|Although the sensor is only an 8x8 array, you can interpolate the readings to emulate a finer grain, and with a little coding, adjust how the temperatures are shown.|
A big price-drop on Panasonic's AMG8833 8x8 Grid-EYE thermal sensor array has finally allowed hobby electronics suppliers to create a fun and useful thermal camera at a price everyone can afford - less than $50. Compare that to the more than $250 for a FLiR dev board with an 80x60 grid.
As you might expect at this price point, there are limitations. The sensor is only 8x8 pixels and has a range of less than 25 feet (7 meters). You will not be able to identify enemy paintballers from across the battlefield, and you can't get a full-house image of your heat loss. It requires a brain (Arduino or RasPi) with I2C, libraries and a graphics screen. Most people reading this probably already have a microcontroller and screen, so that's no big deal. But faster processors will give you smoother video feeds.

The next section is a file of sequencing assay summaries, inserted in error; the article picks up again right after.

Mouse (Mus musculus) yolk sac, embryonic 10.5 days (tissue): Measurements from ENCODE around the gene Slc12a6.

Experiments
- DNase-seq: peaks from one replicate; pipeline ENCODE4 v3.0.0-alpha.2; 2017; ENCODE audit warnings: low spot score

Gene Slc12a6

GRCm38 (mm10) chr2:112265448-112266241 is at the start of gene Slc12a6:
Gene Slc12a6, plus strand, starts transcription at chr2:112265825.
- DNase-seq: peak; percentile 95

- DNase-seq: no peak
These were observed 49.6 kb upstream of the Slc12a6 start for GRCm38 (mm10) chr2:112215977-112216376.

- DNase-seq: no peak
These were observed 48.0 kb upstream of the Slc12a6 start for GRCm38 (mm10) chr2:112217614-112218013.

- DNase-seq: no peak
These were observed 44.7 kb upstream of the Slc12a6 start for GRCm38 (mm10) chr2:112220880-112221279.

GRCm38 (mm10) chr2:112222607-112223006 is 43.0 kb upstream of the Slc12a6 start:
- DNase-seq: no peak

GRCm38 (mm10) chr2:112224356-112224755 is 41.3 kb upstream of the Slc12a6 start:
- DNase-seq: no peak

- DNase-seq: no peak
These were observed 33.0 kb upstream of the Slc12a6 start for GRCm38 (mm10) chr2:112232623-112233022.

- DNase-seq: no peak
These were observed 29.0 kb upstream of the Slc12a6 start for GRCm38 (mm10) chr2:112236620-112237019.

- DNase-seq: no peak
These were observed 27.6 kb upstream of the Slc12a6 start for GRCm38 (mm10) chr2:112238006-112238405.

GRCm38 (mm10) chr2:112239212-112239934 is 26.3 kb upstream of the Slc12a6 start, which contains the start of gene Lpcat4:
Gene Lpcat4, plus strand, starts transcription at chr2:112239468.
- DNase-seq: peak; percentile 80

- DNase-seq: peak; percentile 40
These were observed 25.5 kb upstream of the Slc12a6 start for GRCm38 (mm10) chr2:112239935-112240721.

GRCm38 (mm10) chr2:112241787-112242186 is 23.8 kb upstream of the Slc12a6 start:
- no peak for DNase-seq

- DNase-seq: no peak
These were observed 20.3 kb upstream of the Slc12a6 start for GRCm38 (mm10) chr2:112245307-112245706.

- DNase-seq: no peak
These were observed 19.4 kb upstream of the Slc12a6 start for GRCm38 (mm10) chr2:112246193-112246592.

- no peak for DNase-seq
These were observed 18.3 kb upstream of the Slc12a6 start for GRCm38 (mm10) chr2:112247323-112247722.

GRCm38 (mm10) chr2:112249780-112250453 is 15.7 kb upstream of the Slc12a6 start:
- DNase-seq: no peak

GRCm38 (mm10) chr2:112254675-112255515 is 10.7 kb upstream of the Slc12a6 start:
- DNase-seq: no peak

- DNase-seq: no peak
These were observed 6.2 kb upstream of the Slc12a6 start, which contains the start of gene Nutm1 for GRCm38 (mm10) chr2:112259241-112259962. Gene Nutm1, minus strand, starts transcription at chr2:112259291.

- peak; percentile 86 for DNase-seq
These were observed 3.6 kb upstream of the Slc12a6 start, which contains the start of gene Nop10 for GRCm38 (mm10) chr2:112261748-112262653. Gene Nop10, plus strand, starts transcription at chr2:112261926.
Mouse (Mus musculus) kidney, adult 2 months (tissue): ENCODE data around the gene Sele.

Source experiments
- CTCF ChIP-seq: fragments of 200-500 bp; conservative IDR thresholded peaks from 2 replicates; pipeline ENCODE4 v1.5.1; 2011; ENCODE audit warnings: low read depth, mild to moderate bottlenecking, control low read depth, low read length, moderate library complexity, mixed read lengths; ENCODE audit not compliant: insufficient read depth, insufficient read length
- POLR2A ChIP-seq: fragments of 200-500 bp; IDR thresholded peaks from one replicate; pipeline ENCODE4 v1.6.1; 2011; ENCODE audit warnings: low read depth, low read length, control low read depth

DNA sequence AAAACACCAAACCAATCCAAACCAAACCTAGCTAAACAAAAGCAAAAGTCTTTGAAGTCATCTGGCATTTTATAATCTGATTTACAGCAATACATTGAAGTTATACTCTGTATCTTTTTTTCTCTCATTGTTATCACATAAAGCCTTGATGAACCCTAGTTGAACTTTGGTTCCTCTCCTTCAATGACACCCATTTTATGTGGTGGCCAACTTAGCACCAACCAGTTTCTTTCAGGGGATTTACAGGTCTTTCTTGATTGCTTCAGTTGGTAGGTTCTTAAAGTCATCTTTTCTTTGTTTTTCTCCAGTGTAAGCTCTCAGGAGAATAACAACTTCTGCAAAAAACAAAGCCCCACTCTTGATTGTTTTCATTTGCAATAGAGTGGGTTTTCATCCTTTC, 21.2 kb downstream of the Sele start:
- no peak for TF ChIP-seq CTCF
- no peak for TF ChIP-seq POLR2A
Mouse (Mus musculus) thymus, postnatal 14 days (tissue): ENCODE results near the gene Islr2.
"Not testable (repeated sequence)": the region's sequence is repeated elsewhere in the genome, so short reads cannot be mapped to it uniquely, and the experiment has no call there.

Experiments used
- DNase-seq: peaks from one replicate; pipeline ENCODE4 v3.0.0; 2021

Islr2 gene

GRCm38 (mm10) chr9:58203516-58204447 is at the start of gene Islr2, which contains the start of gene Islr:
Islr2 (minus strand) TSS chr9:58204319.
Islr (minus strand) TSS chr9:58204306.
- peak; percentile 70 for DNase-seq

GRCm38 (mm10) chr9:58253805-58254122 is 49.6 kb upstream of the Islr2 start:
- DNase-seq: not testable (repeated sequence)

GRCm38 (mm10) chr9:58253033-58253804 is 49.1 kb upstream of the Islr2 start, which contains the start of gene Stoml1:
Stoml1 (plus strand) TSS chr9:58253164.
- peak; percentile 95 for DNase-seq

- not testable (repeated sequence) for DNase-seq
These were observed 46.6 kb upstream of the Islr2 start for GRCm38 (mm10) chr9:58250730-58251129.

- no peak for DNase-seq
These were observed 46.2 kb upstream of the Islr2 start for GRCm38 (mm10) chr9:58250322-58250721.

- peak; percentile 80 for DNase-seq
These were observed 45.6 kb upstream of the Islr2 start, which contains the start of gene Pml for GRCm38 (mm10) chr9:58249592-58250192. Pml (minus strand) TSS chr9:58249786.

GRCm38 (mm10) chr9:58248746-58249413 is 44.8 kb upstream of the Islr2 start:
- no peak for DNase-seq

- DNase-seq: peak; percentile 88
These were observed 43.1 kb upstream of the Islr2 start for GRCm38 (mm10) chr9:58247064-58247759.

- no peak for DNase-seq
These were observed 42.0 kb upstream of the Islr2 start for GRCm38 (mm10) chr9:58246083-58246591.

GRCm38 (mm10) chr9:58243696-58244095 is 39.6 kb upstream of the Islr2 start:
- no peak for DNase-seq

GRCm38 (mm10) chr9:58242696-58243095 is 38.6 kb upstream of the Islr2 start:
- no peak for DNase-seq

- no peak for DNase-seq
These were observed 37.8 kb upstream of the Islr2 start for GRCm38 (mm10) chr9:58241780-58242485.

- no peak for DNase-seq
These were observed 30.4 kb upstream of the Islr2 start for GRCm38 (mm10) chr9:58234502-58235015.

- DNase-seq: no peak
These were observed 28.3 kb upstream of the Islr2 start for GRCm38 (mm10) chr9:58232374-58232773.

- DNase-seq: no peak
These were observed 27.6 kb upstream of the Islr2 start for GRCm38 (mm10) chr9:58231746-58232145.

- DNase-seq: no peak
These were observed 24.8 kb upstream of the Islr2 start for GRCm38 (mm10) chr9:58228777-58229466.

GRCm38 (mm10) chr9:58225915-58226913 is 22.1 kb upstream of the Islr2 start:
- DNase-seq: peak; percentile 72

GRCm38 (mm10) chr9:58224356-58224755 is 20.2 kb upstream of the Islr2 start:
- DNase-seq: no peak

Adafruit has two versions of the sensor module: a tiny breakout board (item# 3538) and a Featherwing daughter board (item# 3622) made to snap right into any of their Feather boards. And of course the best thing about getting the Adafruit version is their high quality libraries and well written tutorial. They even have a tutorial on hooking it up to a Raspberry Pi
Sparkfun has also released a breakout board (SPX-14568) from their experimental SparkX labs. It uses their QWIIC connection system and also has a library for Arduino.
All the tutorials I've seen so far use a graphic display. But you could display the output on NeoPixels, on a servo-array or translate it into sounds. You could draw images with sparklers. Since you also have access to the raw data you could store time lapses. Combine this with traditional movement and distance sensors for more accurate navigation for your robots, or add another layer to your home security system. If you can code, you can create anything you want.
For less than $50 you get a useful sensor that's far more than a toy - definitely worth checking out for a wide variety of uses.